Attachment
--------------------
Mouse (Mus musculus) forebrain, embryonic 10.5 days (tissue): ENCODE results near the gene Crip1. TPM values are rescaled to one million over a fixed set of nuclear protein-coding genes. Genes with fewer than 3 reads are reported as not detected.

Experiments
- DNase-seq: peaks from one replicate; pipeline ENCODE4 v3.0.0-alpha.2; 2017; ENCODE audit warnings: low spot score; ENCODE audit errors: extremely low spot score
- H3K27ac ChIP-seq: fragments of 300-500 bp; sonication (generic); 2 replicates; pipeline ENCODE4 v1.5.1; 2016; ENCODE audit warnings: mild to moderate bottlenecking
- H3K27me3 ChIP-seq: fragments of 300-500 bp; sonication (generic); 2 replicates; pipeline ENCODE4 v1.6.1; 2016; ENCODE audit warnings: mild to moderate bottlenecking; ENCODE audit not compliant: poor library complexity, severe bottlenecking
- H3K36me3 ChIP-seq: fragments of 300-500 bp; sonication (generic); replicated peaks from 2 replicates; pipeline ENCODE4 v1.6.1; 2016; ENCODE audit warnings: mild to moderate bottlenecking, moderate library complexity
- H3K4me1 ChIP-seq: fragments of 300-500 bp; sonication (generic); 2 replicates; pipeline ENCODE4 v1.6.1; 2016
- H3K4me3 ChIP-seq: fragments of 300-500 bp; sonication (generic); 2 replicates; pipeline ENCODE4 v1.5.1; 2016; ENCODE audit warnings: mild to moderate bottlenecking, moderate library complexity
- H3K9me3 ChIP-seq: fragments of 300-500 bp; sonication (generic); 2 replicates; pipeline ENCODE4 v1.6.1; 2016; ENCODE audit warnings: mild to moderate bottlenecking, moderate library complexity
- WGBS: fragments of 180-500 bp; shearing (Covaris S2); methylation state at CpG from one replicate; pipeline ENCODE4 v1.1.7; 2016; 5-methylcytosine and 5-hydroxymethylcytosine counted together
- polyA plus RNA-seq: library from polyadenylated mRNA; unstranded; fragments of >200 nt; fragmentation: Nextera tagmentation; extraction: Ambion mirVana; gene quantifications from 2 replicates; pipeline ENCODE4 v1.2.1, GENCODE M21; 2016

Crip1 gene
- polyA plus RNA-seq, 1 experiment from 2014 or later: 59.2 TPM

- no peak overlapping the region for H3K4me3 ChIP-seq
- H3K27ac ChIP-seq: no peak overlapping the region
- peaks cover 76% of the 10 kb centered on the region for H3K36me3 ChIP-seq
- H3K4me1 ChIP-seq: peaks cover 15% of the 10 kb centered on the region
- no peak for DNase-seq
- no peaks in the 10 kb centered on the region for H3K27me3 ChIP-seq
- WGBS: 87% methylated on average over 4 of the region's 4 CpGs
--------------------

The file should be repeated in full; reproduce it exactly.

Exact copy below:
Mouse (Mus musculus) forebrain, embryonic 10.5 days (tissue): ENCODE results near the gene Crip1. TPM values are rescaled to one million over a fixed set of nuclear protein-coding genes. Genes with fewer than 3 reads are reported as not detected.

Experiments
- DNase-seq: peaks from one replicate; pipeline ENCODE4 v3.0.0-alpha.2; 2017; ENCODE audit warnings: low spot score; ENCODE audit errors: extremely low spot score
- H3K27ac ChIP-seq: fragments of 300-500 bp; sonication (generic); 2 replicates; pipeline ENCODE4 v1.5.1; 2016; ENCODE audit warnings: mild to moderate bottlenecking
- H3K27me3 ChIP-seq: fragments of 300-500 bp; sonication (generic); 2 replicates; pipeline ENCODE4 v1.6.1; 2016; ENCODE audit warnings: mild to moderate bottlenecking; ENCODE audit not compliant: poor library complexity, severe bottlenecking
- H3K36me3 ChIP-seq: fragments of 300-500 bp; sonication (generic); replicated peaks from 2 replicates; pipeline ENCODE4 v1.6.1; 2016; ENCODE audit warnings: mild to moderate bottlenecking, moderate library complexity
- H3K4me1 ChIP-seq: fragments of 300-500 bp; sonication (generic); 2 replicates; pipeline ENCODE4 v1.6.1; 2016
- H3K4me3 ChIP-seq: fragments of 300-500 bp; sonication (generic); 2 replicates; pipeline ENCODE4 v1.5.1; 2016; ENCODE audit warnings: mild to moderate bottlenecking, moderate library complexity
- H3K9me3 ChIP-seq: fragments of 300-500 bp; sonication (generic); 2 replicates; pipeline ENCODE4 v1.6.1; 2016; ENCODE audit warnings: mild to moderate bottlenecking, moderate library complexity
- WGBS: fragments of 180-500 bp; shearing (Covaris S2); methylation state at CpG from one replicate; pipeline ENCODE4 v1.1.7; 2016; 5-methylcytosine and 5-hydroxymethylcytosine counted together
- polyA plus RNA-seq: library from polyadenylated mRNA; unstranded; fragments of >200 nt; fragmentation: Nextera tagmentation; extraction: Ambion mirVana; gene quantifications from 2 replicates; pipeline ENCODE4 v1.2.1, GENCODE M21; 2016

Crip1 gene
- polyA plus RNA-seq, 1 experiment from 2014 or later: 59.2 TPM

- no peak overlapping the region for H3K4me3 ChIP-seq
- H3K27ac ChIP-seq: no peak overlapping the region
- peaks cover 76% of the 10 kb centered on the region for H3K36me3 ChIP-seq
- H3K4me1 ChIP-seq: peaks cover 15% of the 10 kb centered on the region
- no peak for DNase-seq
- no peaks in the 10 kb centered on the region for H3K27me3 ChIP-seq
- WGBS: 87% methylated on average over 4 of the region's 4 CpGs